Of the assigned works in this class, all would be good examples of negative relationships. They are all alien to healthy interpersonal communion, with the possible exception of the first and last relationships in Wuthering Heights--Hindley and Earnshaw, Catherine and Hareton, and a few others scattered throughout the other works.
While it does contain possibly the only two healthy relationships, Wuthering Heights, written by Emily Brontë in 1847 and filmed by William Wyler in 1939, contains several destructive relationships. Earnshaw (Cecil Kellaway) has a neglectful relationship with Hindley (Douglas Scott). He, in turn, is neglectful to his son and feels enmity toward Heathcliff (Rex Downing). In the novel, Hindley seems to have a loving marriage, but the relationship between he and his wife is not thoroughly explored.
More so in the novel than in the film, Joseph (Leo G. Carroll) is too hypocritical to have loving or even decent interactions with anyone. At the same time, Ellen (Flora Robson) is extremely intrusive and occasionally inconclusive in her relationships. She is too pushy with the few who can stand her, and she injures others by her insinuating herself into situations.
Catherine seems to love Heathcliff, and she also loves the wealth of Edgar (David Niven). Marrying for wealth only is not conducive to healthy relationships. Catherine's relationship with Heathcliff is very violent and hurts not only the lovers, but also others. They do things to spite not only themselves, but also others. They do things to spite each other or gain revenge. This interaction is definitely not conducive to ideal love.
Heathcliff's marriage to Isabella (Geraldine Fitzgerald) is repulsive. He is physically, mentally, and verbally abusive. In the book, the same interaction is present with his son. The only person that he has any like for besides Catherine is Hareton, and he refuses to care for him because of the boy's father.
In the novel, the younger Catherine has a maladjusted relationship with her cousin Linton. He uses her. She is the only one who cares; Linton simply wants to escape his father. Later she does seem to develop a loving marriage to Hareton.
Washington Square, written by Henry James in 1880 and filmed in 1949 by William Wyler as The Heiress, is also full of neglectful and hurtful relationships. Not one relation among the four main characters, familial or otherwise, is healthy.
Dr. Sloper (Ralph Richardson) and his deceased wife's relationship, while it may have once been loving and healthy, degenerates into a form of idol worship. He is emotionally abusive to his daughter (Olivia de Havilland) and does not interact or relate to his sister, Mrs. Penniman (Miriam Hopkins). He seems to think no one is worthy of him but his late wife.
Catherine is so starved for actual love that she allows Morris (Montgomery Clift) to charm her. Her aunt is self-obsessed and likes to volley up her own position rather than attend to Catherine's needs. Mrs. Penniman, in fact, seems almost interested in Morris, but treasures her own dealings more than anyone's feelings.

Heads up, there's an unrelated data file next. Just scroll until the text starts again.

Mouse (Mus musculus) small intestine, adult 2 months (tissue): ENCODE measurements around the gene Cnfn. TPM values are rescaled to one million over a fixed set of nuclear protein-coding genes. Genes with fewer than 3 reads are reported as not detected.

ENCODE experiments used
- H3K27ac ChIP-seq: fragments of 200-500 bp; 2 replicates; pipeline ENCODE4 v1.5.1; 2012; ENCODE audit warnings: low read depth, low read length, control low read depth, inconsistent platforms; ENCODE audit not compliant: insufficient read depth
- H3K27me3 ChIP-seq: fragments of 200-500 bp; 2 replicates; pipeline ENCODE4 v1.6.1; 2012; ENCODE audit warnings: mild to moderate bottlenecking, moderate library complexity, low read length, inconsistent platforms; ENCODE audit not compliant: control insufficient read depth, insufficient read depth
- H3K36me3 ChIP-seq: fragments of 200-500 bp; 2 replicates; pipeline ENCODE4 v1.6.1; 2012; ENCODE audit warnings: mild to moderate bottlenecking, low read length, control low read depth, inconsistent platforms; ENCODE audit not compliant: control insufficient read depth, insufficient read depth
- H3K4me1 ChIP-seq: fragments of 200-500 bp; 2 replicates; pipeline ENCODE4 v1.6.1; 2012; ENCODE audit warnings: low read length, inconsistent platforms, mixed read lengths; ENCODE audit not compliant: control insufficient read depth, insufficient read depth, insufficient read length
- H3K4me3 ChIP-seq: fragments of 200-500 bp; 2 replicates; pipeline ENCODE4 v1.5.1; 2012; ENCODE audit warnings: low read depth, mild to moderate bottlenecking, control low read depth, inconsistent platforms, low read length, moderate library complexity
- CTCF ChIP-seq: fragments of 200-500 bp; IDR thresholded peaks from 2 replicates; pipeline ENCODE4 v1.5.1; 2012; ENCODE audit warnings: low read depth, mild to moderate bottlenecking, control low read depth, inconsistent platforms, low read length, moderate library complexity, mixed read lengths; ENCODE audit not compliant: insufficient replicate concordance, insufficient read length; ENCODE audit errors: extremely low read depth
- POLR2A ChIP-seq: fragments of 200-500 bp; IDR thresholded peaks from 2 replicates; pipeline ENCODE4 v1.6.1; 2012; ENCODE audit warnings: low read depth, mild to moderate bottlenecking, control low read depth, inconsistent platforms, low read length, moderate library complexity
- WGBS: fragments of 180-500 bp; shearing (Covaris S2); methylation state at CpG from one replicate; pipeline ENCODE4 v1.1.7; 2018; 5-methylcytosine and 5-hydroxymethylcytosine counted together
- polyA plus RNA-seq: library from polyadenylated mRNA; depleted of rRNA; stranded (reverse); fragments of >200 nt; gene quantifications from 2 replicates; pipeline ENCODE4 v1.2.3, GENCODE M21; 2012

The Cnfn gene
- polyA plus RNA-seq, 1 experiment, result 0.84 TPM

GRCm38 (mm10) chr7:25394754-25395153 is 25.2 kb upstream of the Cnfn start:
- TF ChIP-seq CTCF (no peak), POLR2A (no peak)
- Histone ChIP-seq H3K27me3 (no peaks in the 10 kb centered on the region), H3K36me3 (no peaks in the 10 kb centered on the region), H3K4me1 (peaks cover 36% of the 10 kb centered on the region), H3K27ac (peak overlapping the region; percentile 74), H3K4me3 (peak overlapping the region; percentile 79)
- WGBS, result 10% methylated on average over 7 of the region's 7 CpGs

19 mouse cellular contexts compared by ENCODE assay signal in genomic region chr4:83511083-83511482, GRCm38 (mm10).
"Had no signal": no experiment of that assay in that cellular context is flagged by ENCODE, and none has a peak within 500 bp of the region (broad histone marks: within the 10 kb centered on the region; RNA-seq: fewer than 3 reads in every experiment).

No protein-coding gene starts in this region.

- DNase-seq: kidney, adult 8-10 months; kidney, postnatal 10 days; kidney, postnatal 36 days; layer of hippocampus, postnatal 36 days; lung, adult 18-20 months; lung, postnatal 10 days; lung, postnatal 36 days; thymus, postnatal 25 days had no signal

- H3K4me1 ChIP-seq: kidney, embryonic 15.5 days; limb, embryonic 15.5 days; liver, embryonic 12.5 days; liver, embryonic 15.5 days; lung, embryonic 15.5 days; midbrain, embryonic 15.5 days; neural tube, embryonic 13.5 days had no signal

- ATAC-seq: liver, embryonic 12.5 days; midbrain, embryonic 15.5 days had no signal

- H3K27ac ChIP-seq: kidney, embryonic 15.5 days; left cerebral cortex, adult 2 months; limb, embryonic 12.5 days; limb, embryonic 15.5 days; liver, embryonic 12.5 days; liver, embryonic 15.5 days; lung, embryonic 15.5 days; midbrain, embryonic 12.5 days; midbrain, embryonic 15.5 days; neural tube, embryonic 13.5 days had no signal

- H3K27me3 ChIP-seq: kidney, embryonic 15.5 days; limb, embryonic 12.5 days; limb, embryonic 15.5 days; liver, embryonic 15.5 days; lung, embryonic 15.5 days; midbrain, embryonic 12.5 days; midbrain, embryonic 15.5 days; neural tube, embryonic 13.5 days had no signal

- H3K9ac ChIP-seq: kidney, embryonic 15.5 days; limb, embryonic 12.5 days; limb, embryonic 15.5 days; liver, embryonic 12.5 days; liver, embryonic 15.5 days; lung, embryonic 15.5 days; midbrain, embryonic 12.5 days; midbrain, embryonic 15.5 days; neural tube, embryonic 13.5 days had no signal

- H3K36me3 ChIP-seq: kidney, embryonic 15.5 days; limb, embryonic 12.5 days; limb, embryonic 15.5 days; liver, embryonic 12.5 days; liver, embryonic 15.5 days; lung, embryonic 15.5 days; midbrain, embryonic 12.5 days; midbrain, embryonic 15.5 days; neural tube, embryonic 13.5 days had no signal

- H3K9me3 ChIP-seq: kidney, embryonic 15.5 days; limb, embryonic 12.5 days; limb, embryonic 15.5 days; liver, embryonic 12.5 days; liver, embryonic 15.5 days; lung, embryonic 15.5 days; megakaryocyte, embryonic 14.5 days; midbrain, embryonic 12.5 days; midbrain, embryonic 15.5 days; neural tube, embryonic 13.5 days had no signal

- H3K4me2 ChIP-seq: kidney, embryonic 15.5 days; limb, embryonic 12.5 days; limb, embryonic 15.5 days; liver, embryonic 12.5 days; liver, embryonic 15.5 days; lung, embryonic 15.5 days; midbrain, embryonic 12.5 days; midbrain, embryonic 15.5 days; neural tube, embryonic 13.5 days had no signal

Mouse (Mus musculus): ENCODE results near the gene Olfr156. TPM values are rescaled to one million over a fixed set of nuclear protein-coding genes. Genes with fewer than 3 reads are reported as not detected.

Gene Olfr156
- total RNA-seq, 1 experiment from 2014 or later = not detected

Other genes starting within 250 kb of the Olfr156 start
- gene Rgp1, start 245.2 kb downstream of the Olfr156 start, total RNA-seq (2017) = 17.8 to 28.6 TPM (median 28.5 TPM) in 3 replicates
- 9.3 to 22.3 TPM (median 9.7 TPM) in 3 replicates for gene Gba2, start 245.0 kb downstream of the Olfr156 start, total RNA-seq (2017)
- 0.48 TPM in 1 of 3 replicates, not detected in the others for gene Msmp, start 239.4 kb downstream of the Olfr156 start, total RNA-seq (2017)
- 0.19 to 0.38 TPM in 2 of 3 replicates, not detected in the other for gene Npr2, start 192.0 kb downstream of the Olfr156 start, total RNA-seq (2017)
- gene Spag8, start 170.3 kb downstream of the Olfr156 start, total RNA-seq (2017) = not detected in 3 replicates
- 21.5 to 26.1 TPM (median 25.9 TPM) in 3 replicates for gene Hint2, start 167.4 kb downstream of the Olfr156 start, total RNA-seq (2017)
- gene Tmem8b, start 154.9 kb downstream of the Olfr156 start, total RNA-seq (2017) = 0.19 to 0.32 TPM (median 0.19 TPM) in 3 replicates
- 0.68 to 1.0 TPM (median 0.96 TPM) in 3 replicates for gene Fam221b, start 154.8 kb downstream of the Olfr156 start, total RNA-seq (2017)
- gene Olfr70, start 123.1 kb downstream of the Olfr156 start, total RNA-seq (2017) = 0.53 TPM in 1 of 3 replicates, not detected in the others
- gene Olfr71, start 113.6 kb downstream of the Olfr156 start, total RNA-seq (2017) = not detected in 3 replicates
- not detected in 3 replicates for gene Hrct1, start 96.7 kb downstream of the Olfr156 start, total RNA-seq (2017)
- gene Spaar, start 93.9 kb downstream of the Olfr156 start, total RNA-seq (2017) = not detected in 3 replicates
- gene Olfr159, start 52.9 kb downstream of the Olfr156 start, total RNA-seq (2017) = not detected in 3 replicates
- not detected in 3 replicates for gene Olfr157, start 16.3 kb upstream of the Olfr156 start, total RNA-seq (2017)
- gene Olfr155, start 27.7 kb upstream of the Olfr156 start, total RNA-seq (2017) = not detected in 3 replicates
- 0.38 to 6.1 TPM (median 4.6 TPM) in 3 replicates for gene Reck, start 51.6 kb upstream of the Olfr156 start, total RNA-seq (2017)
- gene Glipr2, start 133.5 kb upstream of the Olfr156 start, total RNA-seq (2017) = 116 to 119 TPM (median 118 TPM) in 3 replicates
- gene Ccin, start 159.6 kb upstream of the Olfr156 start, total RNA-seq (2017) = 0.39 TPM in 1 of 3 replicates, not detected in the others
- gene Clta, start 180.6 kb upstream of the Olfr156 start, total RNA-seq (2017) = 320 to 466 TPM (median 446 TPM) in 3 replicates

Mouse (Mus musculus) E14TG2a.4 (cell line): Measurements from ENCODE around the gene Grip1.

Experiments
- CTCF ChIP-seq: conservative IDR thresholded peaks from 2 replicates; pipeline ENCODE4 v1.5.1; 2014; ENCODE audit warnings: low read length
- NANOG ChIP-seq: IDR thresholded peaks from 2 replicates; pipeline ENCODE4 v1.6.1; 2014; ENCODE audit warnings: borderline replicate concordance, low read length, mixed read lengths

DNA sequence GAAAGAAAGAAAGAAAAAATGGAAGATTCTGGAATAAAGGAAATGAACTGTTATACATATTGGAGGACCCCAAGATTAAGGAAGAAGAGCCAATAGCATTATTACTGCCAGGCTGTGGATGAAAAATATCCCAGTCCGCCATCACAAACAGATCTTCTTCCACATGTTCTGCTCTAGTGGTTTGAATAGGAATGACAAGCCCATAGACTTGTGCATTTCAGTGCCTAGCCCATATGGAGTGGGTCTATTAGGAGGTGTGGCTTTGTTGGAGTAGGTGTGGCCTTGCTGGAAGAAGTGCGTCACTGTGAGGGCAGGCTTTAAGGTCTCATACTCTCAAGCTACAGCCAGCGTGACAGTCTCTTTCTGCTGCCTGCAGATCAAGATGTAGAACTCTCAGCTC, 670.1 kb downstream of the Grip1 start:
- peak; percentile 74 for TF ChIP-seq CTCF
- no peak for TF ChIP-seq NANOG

In Henry James's The Turn of the Screw, written in 1898 and filmed as The Innocents by Jack Clayton in 1961, all of the relationships are a bit muddled. They are confusing, and it is difficult to ascertain their exact nature. The children, Miles (Martin Stephens) and Flora (Pamela Franklin), almost seem too close. The governess is a little overbearing. Mrs. Gross (Megs Jenkins) leaves thing alone and leaves things out. The relationship between Miss Jessel (Clytie Jessop) and Peter Quint (Peter Wyngarde) seems sexual, but it is unknown in what exact context. Also, the specifics are mixed on the aforementioned couple's relations with the children.
In Pygmalion, written for the stage in 1913 by George Bernard Shaw and filmed in 1938 by Anthony Asquith and Leslie Howard, and My Fair Lady, filmed in 1964 by George Cukor and based on Shaw's play, the relationships revolve around using. Henry Higgins (Leslie Howard/Rex Harrison) uses Eliza (Wendy Hiller/Audrey Hepburn) to prove a point; and she in turn uses him to try to advance herself. Eliza's father at first uses her to gain monetarily. Higgins uses his mother to try Eliza out. The only true and fairly healthy relationship seems to be the close friendship and camaraderie between Higgins and Pickering (Scott Sutherland/Wilfrid Hyde-White).
A Doll's House, written for the stage by Henrik Ibsen in 1879 and filmed twice in 1973 by Joseph Losey and Patrick Garland, respectively, revolves around several relationships that seem almost half negative and half positive. Nora (Jane Fonda/Claire Bloom) and Torvald (David Warner/Anthony Hopkins) seem to be loving, but it is obvious that there is repressed tension throughout. Also, the relationship is not truthful, and thus would have encountered problems eventually. Christine (Delphine Seyrig/Anna Massey) does not support Nora throughout, but sill makes a necessary choice. Dr. Rank (Trevor Howard/Ralph Richardson) is almost a snake in the grass, watching from afar and feigning friendship.
A Streetcar Named Desire, written by Tennessee Williams in 1947 and filmed by Elia Kazan in 1951, is full of abusive, deceiving relationships. Stanley (Marlon Brando) becomes physical with both Stella (Kim Hunter) and Blanche (Vivien Leigh); he also swings at his friends. Blanche and, at times, Stella are verbally abusive to Stanley. The upstairs neighbors' violence is overheard. In addition, Mitch (Karl Malden) misleads Blanche. He first wants to date her, but after he discovers her past, which she has deceived him about, he no longer wants her.
Almost every relationship in every book and film this semester is full of dysfunctional relationships. Over half contain at least one type of abuse. Any of the movies and books would work as negative examples of relationships in a class on the subject. But just how many relationships are truly healthy and perfect at all times?